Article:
NBC's annual Clear the Shelters event worked differently this year due to COVID-19 restrictions, but San Diego came on strong, finding forever homes for more than 1,000 animals
In previous years, NBC’s Clear the Shelters was basically one big, busy day. Thousands of people flocking to shelters across San Diego and adopting pets, but COVID-19 forced local shelters to change their ways for this event.
Dr. Gary Weitzman, the president and C.E.O. of the San Diego Humane Society, described the changes to local shelter this way: “All of us are open, but in much different ways: by appointment, timed entries, working on the curb, drive-through car service, all things we never even imagined we’d be doing six months ago.”
The new way of adopting pets also includes viewing pets online, virtual adoptions and online pet-counseling sessions -- that’s how John and Neota Bradley ended up with a new furry friend.
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“I was on Amazon for something, and we ended up adopting Jack,” Neota told NBC 7.
“He’s our first shelter cat!” John added.
The Bradleys are not alone, it turns out virtual adoptions are surprisingly popular.
“Doing it online, by phone and really doing personal valet service for animals has really shot up our adoption numbers,” Weitzman said.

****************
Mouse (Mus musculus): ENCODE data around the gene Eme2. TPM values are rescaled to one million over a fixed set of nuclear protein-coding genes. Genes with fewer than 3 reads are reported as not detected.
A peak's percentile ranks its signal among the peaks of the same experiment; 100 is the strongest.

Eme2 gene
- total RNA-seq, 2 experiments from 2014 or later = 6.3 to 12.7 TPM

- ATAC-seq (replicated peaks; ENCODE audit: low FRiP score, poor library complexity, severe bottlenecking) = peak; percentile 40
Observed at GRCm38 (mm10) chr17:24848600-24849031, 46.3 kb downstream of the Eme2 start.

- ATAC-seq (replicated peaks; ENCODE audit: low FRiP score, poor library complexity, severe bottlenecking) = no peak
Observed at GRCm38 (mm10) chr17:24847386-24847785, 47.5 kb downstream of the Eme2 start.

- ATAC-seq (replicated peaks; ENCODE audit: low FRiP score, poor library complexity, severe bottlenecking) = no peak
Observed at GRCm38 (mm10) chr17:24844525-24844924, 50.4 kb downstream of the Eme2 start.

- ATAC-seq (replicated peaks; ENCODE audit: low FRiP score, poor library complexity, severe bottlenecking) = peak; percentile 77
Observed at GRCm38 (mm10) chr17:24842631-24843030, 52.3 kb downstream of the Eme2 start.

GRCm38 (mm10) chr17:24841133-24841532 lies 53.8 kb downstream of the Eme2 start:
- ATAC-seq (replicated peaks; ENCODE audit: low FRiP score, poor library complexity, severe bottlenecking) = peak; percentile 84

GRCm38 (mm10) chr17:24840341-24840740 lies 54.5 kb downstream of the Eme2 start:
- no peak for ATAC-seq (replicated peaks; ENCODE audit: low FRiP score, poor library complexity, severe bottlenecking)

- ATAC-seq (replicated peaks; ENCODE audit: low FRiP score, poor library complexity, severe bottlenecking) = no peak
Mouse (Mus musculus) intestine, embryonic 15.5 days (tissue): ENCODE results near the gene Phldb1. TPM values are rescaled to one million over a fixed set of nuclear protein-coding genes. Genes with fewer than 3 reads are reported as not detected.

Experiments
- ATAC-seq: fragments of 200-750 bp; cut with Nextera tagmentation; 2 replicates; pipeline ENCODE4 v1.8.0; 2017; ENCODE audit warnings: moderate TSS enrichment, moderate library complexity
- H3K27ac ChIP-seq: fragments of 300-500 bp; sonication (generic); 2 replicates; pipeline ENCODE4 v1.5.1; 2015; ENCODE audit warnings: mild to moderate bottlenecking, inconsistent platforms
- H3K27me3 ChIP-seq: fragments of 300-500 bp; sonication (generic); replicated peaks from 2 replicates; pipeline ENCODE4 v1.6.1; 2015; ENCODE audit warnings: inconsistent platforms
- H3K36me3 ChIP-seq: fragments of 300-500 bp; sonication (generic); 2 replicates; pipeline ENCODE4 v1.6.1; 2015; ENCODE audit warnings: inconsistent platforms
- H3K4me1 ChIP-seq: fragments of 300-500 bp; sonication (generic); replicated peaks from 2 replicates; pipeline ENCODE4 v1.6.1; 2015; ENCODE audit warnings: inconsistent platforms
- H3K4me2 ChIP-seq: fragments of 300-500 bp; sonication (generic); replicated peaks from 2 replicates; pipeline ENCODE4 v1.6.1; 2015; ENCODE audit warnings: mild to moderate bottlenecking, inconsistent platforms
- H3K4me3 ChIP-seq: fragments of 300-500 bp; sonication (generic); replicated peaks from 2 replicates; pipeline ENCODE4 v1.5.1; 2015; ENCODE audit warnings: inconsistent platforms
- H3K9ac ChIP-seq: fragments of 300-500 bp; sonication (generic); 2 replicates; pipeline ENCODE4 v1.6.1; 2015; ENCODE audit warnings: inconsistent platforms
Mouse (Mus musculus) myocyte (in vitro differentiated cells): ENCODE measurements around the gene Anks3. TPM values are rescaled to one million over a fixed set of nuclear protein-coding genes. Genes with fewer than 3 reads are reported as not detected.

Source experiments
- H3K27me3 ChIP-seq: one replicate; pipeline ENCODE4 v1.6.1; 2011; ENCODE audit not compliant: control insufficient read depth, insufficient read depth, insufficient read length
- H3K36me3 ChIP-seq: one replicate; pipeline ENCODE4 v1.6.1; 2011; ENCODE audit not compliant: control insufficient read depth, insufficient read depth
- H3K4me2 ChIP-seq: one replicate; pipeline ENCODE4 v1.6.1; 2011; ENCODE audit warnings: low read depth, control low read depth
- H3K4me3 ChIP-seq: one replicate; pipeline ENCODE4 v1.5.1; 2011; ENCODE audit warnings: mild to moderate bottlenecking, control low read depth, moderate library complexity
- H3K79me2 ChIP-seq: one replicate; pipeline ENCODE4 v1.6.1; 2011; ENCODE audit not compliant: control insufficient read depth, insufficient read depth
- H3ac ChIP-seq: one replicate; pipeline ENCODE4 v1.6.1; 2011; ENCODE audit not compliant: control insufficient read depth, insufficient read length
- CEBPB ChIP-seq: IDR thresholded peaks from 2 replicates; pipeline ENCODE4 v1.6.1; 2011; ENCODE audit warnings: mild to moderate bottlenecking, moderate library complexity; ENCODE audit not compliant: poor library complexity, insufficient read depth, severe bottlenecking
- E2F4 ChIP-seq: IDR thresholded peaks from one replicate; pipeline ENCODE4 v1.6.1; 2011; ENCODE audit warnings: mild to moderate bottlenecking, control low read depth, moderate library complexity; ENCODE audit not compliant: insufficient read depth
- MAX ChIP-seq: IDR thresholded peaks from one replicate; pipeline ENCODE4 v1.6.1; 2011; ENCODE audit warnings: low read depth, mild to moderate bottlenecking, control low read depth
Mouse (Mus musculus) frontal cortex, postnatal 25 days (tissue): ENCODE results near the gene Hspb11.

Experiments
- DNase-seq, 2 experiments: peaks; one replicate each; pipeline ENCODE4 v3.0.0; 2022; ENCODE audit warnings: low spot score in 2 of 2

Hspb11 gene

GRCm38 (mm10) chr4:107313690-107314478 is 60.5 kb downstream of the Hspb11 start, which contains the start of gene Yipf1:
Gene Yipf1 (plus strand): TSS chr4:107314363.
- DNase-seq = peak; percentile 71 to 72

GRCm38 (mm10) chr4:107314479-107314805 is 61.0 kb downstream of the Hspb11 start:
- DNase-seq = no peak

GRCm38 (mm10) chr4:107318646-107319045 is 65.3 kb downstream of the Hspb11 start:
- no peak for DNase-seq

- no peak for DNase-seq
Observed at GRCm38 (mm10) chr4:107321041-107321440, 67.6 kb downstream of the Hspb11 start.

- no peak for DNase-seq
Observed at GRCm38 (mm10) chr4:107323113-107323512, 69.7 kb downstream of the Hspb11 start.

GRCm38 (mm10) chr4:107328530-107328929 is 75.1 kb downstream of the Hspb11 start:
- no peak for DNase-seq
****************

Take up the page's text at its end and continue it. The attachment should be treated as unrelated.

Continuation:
The San Diego Humane Society has found forever homes for more than 1,000 pets during this Clear the Shelters month -- and it’s not just cats and dogs. Rabbits, birds, even rats are being adopted.
Thousands of animals were adopted from all the area’s participating shelters during August. Experts believe that COVID-19 restrictions may actually have led to an increase in adoptions, since people are home more, or working from home, so they have more time to care for a pet. Many people are lonely due to social isolation during Covid-19, and pets are wonderful companions.
“We all need unconditional love right now, and we know the best place to get that is from a dog or cat," Weitzman said. "Of course, if it’s a cat, it’s when they want to give it to you.”
Whether adoptions are online or in person, it’s still emotional, especially for the longtime animal advocates who’ve dedicated their lives to finding these animals their forever homes.
John Van Zante of the Rancho Coastal Humane Society gave up his previous career 21 years ago to work in animal welfare.
“I have seen thousands of people walk out the door with a new dog, cat or rabbit, and I can tell you, 21 years later, every time it still gets me right here in the heart," Van Zante said. "I can tell you just changed the world for that animal, for the mom, dad, kids. You gave them a sense of responsibility and accomplishment that they only get from having an animal.”
NBC’s Clear the Shelters event runs through the end of August.